This is less a hiking trail than it is an outdoor museum. It’s a short, easy trail that takes you around a small logging pond (literally) and back in time (figuratively, but maybe also literally? I don’t know how it works). Regardless, it’s a neat experience and well worth checking out. Just don’t call it a hike. It’s not a hike.
Where is it? Just past the east gate at about kilometre 54 on highway 60. The parking lot is on the north side of the highway and can accommodate many, many logging history enthusiasts at the same time.
How long is it going to take me? That depends on how into the history you get. It’s a 1.3 KM loop so, theoretically, this could take you under 10 minutes. However, there is a lot to see, do and interact with along the trail, so give yourself lots of time to enjoy the exhibits. Just make sure not to step off the trail, in case this really is a time travel A Sound of Thunder type scenario.
What’s it like? It’s a very flat, very well defined trail that takes you from exhibit to exhibit, each one related to the logging in (and before) the Park’s earlier days. You start off at the museum book store, then head into the trees where you’ll see things like a caboose shanty, the types of wood that was felled and, I dunno, other interesting stuff. It then goes around a small pond where there are more logging related exhibits, before heading back to the bookstore where you purchase many interesting (and maybe not so interesting, depends on how into 19th century logging you are) books on the subject.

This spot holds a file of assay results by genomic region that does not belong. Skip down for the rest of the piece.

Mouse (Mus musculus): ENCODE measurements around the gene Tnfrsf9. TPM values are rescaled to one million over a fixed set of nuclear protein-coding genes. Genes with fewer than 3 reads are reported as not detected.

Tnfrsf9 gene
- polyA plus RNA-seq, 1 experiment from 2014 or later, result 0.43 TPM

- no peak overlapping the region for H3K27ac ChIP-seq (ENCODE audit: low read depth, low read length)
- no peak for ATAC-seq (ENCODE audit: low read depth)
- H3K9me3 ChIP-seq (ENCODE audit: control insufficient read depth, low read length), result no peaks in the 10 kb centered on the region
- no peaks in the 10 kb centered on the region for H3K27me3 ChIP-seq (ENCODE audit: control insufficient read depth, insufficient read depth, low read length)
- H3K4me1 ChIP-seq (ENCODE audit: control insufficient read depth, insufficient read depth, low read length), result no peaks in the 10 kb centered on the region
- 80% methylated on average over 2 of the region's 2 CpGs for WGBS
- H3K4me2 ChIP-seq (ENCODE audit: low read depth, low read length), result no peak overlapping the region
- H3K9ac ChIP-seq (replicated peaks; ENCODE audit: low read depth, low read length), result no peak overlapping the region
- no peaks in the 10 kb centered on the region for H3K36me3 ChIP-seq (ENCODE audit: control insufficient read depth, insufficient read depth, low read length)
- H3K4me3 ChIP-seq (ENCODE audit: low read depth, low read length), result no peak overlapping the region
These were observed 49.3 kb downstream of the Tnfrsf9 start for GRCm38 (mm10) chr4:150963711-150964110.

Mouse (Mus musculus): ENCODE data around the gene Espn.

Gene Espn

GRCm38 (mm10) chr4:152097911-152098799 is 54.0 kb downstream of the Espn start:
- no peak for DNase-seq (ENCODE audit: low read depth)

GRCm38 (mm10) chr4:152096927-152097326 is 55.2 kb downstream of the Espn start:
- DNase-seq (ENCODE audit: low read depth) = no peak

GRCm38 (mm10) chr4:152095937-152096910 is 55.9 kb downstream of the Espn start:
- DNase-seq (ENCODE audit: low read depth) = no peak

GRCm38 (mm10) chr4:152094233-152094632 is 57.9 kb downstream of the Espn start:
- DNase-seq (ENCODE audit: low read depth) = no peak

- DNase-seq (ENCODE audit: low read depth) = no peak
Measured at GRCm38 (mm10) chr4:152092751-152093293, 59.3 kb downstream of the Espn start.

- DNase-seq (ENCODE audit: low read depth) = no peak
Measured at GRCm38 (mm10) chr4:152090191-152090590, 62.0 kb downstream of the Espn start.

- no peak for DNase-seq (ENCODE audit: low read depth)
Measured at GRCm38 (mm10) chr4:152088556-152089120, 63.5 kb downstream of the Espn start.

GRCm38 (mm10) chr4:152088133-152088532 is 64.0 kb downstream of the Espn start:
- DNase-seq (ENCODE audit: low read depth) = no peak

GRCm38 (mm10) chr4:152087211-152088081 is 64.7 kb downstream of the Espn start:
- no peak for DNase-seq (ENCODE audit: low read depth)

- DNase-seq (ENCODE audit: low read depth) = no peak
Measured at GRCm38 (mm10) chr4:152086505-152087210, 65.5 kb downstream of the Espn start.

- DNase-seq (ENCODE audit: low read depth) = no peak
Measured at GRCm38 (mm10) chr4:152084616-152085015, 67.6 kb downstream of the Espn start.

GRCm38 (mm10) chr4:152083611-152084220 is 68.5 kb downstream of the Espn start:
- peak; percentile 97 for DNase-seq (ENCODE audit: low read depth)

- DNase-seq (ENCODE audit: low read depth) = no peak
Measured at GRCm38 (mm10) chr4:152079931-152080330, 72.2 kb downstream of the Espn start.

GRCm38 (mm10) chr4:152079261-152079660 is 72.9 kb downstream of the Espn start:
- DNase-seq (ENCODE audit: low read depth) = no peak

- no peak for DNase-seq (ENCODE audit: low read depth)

Am I going to get lost? Lost in the splendour that is the history of the whole experience? Yes. Lost on the trail? No. The trail is wide, clear and you can literally see the next exhibit from the one you’re standing in front of. So, if in doubt, walk towards the thing that probably didn’t grow naturally in the Park.
Am I going to learn anything? You are going to learn everything (about logging in Algonquin in the 19th century).
Highlights? There are highlights, right? The entire trail is a highlight as far as I’m concerned. The exhibits are really well put together and they give you a good feel for what it was like back then. Well, without the brutal weather conditions, sardine like living space and, I assume, all manner of lice.
Should I do it? If you’re looking to stop and stretch your legs while you pass through the Park, or you’re looking for something to do with young kids, yes. If you’re looking for a gruelling test of wits and endurance, you should probably look elsewhere (after doing this trail, because it’s really interesting!